Barack Obama, Cuban President Raul Castro
President Raul Castro of Cuba and US President Barack Obama shake hands during a bilateral meeting at the United Nations Headquarters on 29 September 2015Anthony Behar-Pool/Getty Images

Barack Obama plans to make a debut visit to Cuba in March, making him the first active US president to visit the country in over 80 years. The official plans will be announced on 18 February and will outline his motives for the historic visit.

The stop in Cuba is part of the POTUS's visit to Latin America during which he will also visit Argentina. "We can confirm that (Thursday) the administration will announce the President's travel to Latin America, including Cuba, in the coming weeks," the CNN reported a senior administration official as saying.

The last sitting US president to visit Cuba was Calvin Coolidge, who addressed the Sixth Annual International Conference of American States in Havana in 1928.

In 2014, the US government reopened ties with Havana in a bid to improve relations, when Obama and Cuban president Raúl Castro met in Panama to discuss normalising ties and building diplomatic and trade relations between the old Cold War enemies. Both the countries had then also agreed to a prisoner exchange and the humanitarian release of US contractor Alan Gross.

In August 2015, the US embassy was reopened in Havana and an American flag was hoisted on the property.

Most recently, on 16 February 2016, US Transportation Secretary Anthony Foxx and Cuba's Minister of Transportation Adel Yzquierdo Rodriguez signed an airline transportation agreement that will allow an increase in flights between the US and Cuba, heralding a rise in US tourists to the South American island country.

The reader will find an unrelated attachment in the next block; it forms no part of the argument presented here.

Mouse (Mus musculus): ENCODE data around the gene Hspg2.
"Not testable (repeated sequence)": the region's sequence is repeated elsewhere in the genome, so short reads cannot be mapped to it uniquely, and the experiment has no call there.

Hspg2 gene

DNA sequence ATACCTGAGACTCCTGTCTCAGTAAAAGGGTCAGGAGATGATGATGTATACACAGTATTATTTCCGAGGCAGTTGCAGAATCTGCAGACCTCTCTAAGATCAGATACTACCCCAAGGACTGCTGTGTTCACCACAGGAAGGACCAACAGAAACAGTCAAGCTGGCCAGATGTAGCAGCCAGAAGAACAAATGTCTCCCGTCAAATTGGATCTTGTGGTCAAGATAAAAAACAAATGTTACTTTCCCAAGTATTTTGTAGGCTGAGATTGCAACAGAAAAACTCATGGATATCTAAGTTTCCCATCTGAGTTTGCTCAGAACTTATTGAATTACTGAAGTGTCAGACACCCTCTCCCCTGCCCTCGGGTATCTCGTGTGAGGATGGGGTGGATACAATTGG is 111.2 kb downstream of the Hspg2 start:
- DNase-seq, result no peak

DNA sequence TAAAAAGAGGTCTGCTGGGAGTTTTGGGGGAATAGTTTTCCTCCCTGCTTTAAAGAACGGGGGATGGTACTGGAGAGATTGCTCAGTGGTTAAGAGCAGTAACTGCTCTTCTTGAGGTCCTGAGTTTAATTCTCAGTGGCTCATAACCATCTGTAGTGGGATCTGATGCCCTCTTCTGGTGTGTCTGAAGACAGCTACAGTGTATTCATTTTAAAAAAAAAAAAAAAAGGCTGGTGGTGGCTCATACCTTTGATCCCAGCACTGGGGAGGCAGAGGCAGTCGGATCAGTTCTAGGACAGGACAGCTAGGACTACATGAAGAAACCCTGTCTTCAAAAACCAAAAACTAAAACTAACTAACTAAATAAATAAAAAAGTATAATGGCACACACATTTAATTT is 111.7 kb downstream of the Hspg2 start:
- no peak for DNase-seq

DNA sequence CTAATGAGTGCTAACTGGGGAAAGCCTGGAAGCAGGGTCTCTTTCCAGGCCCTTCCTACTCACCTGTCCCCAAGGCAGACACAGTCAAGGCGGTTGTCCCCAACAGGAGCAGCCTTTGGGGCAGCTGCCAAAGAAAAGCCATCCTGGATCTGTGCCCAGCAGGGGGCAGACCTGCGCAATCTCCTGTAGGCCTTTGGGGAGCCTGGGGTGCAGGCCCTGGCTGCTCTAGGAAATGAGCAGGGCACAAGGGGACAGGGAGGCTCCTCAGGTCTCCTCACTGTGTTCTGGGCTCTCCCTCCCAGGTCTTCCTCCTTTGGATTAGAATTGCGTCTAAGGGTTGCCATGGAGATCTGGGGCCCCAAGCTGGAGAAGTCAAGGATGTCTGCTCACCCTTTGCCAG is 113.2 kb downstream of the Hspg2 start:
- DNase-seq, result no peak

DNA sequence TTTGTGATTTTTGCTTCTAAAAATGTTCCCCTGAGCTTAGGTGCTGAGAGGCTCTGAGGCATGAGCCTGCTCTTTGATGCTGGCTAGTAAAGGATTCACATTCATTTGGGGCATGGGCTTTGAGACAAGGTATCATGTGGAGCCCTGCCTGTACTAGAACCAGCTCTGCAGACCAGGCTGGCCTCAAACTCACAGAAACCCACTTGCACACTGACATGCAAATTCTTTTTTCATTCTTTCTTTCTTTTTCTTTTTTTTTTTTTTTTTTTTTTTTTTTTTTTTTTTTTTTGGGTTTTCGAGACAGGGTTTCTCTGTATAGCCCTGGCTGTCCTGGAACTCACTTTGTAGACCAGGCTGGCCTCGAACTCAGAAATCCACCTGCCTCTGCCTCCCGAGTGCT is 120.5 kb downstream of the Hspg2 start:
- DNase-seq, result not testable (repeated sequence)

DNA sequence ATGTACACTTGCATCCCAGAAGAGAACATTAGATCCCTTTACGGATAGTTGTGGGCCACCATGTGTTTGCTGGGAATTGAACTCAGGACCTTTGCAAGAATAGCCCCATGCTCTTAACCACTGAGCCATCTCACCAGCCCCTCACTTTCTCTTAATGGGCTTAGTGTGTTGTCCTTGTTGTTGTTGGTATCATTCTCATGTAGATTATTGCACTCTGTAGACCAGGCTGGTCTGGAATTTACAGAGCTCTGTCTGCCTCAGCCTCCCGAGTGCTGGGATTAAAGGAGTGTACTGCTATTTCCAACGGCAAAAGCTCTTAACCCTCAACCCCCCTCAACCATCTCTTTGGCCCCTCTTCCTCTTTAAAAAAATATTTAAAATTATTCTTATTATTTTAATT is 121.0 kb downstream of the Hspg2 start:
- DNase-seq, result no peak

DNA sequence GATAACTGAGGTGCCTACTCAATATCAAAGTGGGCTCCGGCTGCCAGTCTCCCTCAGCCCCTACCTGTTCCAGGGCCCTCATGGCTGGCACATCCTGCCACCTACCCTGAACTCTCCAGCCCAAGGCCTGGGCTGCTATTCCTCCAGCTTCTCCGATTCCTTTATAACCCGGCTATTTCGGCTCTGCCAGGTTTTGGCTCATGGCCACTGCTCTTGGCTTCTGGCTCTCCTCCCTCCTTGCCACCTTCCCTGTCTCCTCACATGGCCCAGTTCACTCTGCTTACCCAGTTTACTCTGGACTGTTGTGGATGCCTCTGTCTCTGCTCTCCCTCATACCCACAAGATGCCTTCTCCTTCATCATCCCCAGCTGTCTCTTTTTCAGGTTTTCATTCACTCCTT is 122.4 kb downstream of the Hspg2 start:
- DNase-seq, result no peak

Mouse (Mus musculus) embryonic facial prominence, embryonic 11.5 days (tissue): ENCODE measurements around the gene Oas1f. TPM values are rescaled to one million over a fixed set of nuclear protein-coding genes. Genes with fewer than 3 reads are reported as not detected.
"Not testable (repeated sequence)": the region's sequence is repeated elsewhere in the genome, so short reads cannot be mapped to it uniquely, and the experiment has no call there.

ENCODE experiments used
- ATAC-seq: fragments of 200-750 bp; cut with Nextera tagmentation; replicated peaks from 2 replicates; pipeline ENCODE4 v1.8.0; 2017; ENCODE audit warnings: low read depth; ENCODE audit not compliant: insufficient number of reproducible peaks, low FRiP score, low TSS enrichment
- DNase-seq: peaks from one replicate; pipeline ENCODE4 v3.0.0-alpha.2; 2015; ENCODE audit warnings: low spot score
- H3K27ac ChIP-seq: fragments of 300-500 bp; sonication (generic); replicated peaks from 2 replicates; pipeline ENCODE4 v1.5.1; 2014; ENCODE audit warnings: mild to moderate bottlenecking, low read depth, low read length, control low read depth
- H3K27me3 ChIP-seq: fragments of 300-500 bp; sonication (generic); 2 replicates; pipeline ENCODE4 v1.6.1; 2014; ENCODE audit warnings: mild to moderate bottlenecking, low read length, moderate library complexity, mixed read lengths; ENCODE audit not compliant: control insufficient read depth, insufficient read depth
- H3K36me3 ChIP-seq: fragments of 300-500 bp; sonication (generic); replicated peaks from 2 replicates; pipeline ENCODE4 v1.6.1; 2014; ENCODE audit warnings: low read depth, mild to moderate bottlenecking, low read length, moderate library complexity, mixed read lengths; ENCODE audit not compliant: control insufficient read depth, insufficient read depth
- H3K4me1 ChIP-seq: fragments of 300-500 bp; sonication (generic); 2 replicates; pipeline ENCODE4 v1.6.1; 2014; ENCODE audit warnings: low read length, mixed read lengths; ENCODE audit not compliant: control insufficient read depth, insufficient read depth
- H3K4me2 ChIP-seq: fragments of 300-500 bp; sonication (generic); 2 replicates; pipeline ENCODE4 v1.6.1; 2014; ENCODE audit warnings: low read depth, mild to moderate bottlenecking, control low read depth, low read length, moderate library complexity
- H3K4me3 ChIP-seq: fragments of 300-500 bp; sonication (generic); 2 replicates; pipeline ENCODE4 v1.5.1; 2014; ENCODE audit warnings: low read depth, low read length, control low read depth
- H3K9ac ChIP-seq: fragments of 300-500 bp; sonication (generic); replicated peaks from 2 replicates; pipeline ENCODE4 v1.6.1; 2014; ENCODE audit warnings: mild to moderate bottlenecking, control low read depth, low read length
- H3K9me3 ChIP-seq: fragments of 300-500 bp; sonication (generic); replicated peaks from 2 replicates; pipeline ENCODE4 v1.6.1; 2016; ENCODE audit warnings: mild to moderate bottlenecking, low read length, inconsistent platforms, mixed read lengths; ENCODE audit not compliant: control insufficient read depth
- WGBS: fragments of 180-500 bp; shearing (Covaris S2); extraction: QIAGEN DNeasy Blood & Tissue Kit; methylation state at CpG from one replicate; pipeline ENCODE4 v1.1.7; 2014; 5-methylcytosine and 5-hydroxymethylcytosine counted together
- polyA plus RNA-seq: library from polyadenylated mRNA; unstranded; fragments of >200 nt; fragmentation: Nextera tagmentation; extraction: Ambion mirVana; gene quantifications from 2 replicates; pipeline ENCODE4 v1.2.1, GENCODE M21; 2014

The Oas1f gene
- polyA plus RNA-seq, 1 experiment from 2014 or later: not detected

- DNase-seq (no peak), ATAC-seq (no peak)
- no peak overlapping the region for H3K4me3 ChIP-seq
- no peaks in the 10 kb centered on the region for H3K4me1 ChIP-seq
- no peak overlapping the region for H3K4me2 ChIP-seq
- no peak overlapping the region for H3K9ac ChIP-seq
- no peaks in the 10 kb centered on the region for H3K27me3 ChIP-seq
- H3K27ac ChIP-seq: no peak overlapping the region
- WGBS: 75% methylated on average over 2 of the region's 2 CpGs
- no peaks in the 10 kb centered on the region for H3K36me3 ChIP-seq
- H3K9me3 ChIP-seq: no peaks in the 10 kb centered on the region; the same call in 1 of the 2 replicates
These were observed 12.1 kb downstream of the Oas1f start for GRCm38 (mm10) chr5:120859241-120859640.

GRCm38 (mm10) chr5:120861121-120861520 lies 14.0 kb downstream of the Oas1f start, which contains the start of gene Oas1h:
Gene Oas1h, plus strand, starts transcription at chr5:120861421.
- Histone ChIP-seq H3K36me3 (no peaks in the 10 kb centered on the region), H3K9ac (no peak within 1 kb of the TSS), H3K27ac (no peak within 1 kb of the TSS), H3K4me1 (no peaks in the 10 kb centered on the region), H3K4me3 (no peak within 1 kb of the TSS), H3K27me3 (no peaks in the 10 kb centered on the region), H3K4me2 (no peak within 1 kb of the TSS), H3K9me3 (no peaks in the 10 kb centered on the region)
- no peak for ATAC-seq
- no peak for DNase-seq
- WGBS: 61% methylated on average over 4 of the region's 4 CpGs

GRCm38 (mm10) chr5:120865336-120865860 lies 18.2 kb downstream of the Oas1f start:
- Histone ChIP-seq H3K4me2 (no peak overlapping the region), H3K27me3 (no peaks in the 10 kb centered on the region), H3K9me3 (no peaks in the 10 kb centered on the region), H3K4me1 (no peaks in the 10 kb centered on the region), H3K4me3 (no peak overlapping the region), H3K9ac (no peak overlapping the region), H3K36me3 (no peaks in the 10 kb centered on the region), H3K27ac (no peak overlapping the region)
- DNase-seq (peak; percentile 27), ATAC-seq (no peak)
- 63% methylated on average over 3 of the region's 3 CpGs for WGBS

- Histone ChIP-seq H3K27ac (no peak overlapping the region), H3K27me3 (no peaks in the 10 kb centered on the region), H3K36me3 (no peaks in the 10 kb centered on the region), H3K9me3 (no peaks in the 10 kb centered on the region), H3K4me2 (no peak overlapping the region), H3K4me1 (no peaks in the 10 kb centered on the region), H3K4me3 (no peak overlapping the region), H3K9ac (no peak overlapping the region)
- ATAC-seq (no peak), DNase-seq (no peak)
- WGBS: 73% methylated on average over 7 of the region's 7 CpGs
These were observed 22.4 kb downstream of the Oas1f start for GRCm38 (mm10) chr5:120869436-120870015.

The Obama government's decision to improve ties with Cuba has not been well-received by some in the US. Presidential candidate Marco Rubio expressed his opposition to Obama's visit. Speaking at a GOP town hall event, the Cuban American said: "Not if it's not a free Cuba. A year and two months after the opening to Cuba, the Cuban government remains as repressive as ever."

Texas Senator Ted Cruz also echoed a similar sentiment while at the same town hall, saying: "I think it's a real mistake. I think the President ought to be pushing for a free Cuba. My family has seen firsthand the evil and the oppression in Cuba. We need a president who stands up to our enemies."